Besides low inputs and rainfed cultivation in marginal lands, the most important reason for low production of groundnut has been the non-availability of seeds for the high yielding varieties of groundnut. Farmers in the state continue to use low-yielding obsolete groundnut varieties like TMV 2, JL 24 and AK 12-24.

ICGV 91114 (Devi), a drought tolerant short-duration variety, was identified as a farmer preferred variety under an IFAD-supported grant and released for cultivation in 2008 in Odisha. At that point, as seeds were not available to farmers due to the lack of a seed production system in place, there was no uptake of the variety by the farmers.

To rectify the situation, and make available this variety to the farmers, the project partners initiated a plan to encourage local farmers to become producers of certified seeds. Various classes of certified quality seeds produced by these ‘seed producers’ will be directly procured by the Odisha State Seeds Corporation and reintroduced into the seed production chain.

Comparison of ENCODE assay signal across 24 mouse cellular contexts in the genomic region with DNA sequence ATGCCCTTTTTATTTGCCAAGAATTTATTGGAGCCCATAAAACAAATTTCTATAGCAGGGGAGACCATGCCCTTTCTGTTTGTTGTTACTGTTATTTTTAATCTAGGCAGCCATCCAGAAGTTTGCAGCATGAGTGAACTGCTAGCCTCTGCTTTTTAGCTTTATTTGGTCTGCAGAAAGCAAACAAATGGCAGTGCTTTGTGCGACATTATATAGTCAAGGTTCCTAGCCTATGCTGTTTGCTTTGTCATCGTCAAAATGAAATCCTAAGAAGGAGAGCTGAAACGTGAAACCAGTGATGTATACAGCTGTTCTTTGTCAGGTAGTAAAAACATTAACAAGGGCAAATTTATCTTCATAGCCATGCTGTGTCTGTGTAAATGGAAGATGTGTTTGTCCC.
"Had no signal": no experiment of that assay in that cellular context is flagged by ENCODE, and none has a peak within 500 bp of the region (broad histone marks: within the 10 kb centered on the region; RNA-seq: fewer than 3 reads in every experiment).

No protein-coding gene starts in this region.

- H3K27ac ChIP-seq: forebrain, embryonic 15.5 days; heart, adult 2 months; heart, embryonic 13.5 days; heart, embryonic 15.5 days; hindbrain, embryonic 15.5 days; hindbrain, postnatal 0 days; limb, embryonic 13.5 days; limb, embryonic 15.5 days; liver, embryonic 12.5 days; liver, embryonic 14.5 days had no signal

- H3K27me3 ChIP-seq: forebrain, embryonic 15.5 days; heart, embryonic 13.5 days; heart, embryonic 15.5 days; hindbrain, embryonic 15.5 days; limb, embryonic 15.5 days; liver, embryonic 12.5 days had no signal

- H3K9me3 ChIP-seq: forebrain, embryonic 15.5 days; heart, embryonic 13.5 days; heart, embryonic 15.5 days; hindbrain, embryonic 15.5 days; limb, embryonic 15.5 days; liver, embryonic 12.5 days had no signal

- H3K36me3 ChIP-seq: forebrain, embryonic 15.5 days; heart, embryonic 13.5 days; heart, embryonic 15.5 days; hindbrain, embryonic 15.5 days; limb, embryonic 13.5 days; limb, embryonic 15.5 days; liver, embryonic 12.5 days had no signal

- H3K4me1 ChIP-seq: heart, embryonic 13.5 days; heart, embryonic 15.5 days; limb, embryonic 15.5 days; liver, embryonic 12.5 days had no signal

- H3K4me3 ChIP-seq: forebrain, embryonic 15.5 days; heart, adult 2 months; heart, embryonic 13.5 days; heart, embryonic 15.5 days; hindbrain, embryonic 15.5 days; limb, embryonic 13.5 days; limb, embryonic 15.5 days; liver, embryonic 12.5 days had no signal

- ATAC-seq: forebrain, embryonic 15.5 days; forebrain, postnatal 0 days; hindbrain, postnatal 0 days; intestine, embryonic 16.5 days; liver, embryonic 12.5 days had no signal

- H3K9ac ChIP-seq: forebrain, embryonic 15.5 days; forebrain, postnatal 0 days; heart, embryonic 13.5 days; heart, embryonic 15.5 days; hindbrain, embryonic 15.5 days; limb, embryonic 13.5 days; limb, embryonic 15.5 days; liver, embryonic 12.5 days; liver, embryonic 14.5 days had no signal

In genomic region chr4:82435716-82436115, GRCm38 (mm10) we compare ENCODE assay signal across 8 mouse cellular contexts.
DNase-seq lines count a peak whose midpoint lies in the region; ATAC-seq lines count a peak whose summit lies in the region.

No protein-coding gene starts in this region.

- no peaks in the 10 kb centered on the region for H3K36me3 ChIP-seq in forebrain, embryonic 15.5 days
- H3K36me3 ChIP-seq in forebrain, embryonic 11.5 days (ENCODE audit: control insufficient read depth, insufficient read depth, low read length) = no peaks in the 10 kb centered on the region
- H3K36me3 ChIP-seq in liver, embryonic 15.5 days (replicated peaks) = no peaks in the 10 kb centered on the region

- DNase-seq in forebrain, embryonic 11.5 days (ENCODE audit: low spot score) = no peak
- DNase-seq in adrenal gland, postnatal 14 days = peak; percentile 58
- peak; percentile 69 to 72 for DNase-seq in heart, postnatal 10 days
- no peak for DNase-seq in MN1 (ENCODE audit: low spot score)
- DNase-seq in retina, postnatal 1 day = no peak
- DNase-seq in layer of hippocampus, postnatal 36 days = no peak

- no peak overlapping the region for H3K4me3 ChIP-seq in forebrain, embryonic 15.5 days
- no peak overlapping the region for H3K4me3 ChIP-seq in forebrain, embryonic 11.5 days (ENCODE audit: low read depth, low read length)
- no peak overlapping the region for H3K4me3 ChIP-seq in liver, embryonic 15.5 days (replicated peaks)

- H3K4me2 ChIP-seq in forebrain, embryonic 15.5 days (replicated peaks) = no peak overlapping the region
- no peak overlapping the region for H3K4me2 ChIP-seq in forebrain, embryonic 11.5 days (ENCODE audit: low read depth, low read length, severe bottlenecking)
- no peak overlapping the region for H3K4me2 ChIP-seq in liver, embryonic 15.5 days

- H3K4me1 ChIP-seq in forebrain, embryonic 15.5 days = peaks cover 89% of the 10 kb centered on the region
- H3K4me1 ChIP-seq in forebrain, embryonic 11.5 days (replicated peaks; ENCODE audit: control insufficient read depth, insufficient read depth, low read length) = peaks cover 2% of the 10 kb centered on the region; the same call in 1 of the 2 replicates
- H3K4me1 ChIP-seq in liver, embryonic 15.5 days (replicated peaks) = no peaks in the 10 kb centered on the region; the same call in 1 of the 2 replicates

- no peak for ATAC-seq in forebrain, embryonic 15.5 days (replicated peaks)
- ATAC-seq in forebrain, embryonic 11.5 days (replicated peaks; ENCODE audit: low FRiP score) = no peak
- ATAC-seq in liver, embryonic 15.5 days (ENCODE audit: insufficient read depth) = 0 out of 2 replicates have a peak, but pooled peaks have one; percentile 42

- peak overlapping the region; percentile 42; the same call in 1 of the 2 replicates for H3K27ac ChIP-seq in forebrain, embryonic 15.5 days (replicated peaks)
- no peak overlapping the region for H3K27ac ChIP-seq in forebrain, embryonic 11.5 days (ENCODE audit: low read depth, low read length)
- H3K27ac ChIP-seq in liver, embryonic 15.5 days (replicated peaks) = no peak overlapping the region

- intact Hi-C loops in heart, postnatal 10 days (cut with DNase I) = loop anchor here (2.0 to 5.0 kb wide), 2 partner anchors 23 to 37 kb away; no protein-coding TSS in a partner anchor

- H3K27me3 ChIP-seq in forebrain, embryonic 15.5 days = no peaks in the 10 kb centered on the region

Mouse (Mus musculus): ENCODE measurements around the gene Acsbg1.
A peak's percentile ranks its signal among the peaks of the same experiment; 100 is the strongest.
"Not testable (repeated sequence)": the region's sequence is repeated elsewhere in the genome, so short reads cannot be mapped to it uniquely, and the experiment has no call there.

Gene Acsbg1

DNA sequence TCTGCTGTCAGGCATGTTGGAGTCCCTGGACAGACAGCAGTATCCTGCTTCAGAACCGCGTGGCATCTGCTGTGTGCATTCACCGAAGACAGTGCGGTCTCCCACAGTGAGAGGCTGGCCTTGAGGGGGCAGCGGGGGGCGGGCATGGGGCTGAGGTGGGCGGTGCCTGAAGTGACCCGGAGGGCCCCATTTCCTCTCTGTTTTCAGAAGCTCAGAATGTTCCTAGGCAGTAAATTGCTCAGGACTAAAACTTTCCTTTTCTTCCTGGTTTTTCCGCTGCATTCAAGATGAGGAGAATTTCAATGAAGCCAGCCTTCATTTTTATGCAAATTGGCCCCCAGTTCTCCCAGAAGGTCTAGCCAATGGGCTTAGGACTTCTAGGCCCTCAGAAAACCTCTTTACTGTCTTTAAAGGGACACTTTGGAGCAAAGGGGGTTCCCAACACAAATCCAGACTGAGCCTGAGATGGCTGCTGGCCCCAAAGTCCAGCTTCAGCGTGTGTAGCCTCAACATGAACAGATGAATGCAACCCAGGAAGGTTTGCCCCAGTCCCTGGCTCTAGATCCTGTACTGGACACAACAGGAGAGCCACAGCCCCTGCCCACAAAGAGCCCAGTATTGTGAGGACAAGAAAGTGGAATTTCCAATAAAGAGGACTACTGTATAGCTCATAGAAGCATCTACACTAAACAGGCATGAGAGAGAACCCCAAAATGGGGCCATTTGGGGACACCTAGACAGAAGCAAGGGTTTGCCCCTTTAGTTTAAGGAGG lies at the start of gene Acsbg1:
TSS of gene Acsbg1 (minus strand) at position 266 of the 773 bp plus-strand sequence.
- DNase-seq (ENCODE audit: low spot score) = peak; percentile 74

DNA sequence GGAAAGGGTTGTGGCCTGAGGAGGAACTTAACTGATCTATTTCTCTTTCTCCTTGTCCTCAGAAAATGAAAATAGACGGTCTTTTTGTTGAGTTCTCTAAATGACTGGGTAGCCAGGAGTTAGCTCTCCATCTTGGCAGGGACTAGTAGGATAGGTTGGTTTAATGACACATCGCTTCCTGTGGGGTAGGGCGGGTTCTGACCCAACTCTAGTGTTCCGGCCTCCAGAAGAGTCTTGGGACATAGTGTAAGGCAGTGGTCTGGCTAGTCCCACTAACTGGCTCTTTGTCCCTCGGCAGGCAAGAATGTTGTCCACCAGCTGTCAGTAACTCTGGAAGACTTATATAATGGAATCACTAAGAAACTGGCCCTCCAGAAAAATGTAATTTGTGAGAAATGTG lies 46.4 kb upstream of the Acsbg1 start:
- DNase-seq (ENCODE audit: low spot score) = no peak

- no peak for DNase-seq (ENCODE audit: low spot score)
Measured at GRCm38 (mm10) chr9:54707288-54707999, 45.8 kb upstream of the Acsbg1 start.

To maintain the ‘variety pipeline’, large-scale demonstrations of two new pipeline varieties, ICGV 02266 and ICGV 00351, and 30 sets of farmer participatory trials are underway during the current season. ICGV 00351 was recently released in Tamil Nadu and is performing well in Karnataka as well.

About 600 farmers, including 160 women farmers, attended the training programs that were conducted from 29 June to 2 July in the four villages, Khariar (Nuapada district), Lebada (Bolangir district), and Mermahal and Bhawanipatna (Kalahandi district). DY Giri, Senior Technical Officer, Groundnut Breeding ICRISAT, Mr Sharatkumar Tripathy, State Coordinator, Odisha Project along with officials of Department of Agriculture, imparted the training.


Project: Scaling-up of Improved Groundnut Varieties through Established Seed System in Various Cropping Systems of Smallholder Farmers in Odisha

Investor: Rashtriya Krishi Vikas Yojana, Govt. of Odisha

CGIAR Research Program: Grain Legumes